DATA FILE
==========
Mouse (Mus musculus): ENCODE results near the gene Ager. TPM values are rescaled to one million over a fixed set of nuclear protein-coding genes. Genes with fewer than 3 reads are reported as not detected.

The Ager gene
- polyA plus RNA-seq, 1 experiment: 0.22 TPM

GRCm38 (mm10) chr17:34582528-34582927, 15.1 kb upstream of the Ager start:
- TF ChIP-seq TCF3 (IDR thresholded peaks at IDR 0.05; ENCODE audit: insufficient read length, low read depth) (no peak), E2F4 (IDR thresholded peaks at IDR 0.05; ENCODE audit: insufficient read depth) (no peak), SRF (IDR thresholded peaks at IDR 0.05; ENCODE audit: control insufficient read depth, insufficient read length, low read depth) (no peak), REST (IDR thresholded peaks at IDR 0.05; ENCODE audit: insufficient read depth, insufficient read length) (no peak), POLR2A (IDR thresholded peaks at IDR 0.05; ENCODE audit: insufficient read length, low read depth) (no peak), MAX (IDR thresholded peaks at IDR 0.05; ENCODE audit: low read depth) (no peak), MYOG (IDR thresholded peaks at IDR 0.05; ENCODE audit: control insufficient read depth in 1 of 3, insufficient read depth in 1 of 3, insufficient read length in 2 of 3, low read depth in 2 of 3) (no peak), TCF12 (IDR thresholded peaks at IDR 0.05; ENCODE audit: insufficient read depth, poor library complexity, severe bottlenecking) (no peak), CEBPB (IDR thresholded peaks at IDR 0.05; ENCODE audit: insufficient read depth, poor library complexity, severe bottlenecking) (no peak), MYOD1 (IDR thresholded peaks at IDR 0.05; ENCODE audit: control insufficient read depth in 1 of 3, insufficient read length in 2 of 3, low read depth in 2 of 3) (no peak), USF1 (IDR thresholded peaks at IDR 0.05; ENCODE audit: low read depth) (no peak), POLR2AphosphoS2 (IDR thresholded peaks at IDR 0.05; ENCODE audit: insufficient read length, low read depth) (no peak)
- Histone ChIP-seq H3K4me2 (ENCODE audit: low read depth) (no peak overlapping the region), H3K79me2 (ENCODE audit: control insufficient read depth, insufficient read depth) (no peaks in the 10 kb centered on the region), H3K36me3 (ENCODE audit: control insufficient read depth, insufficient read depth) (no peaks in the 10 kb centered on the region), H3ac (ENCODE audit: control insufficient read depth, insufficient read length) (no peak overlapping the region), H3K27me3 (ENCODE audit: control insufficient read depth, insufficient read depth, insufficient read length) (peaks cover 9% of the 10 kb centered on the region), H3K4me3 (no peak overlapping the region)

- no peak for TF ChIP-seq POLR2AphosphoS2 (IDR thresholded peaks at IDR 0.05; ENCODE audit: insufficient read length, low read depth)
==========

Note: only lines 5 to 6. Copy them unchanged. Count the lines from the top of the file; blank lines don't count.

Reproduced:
- TF ChIP-seq TCF3 (IDR thresholded peaks at IDR 0.05; ENCODE audit: insufficient read length, low read depth) (no peak), E2F4 (IDR thresholded peaks at IDR 0.05; ENCODE audit: insufficient read depth) (no peak), SRF (IDR thresholded peaks at IDR 0.05; ENCODE audit: control insufficient read depth, insufficient read length, low read depth) (no peak), REST (IDR thresholded peaks at IDR 0.05; ENCODE audit: insufficient read depth, insufficient read length) (no peak), POLR2A (IDR thresholded peaks at IDR 0.05; ENCODE audit: insufficient read length, low read depth) (no peak), MAX (IDR thresholded peaks at IDR 0.05; ENCODE audit: low read depth) (no peak), MYOG (IDR thresholded peaks at IDR 0.05; ENCODE audit: control insufficient read depth in 1 of 3, insufficient read depth in 1 of 3, insufficient read length in 2 of 3, low read depth in 2 of 3) (no peak), TCF12 (IDR thresholded peaks at IDR 0.05; ENCODE audit: insufficient read depth, poor library complexity, severe bottlenecking) (no peak), CEBPB (IDR thresholded peaks at IDR 0.05; ENCODE audit: insufficient read depth, poor library complexity, severe bottlenecking) (no peak), MYOD1 (IDR thresholded peaks at IDR 0.05; ENCODE audit: control insufficient read depth in 1 of 3, insufficient read length in 2 of 3, low read depth in 2 of 3) (no peak), USF1 (IDR thresholded peaks at IDR 0.05; ENCODE audit: low read depth) (no peak), POLR2AphosphoS2 (IDR thresholded peaks at IDR 0.05; ENCODE audit: insufficient read length, low read depth) (no peak)
- Histone ChIP-seq H3K4me2 (ENCODE audit: low read depth) (no peak overlapping the region), H3K79me2 (ENCODE audit: control insufficient read depth, insufficient read depth) (no peaks in the 10 kb centered on the region), H3K36me3 (ENCODE audit: control insufficient read depth, insufficient read depth) (no peaks in the 10 kb centered on the region), H3ac (ENCODE audit: control insufficient read depth, insufficient read length) (no peak overlapping the region), H3K27me3 (ENCODE audit: control insufficient read depth, insufficient read depth, insufficient read length) (peaks cover 9% of the 10 kb centered on the region), H3K4me3 (no peak overlapping the region)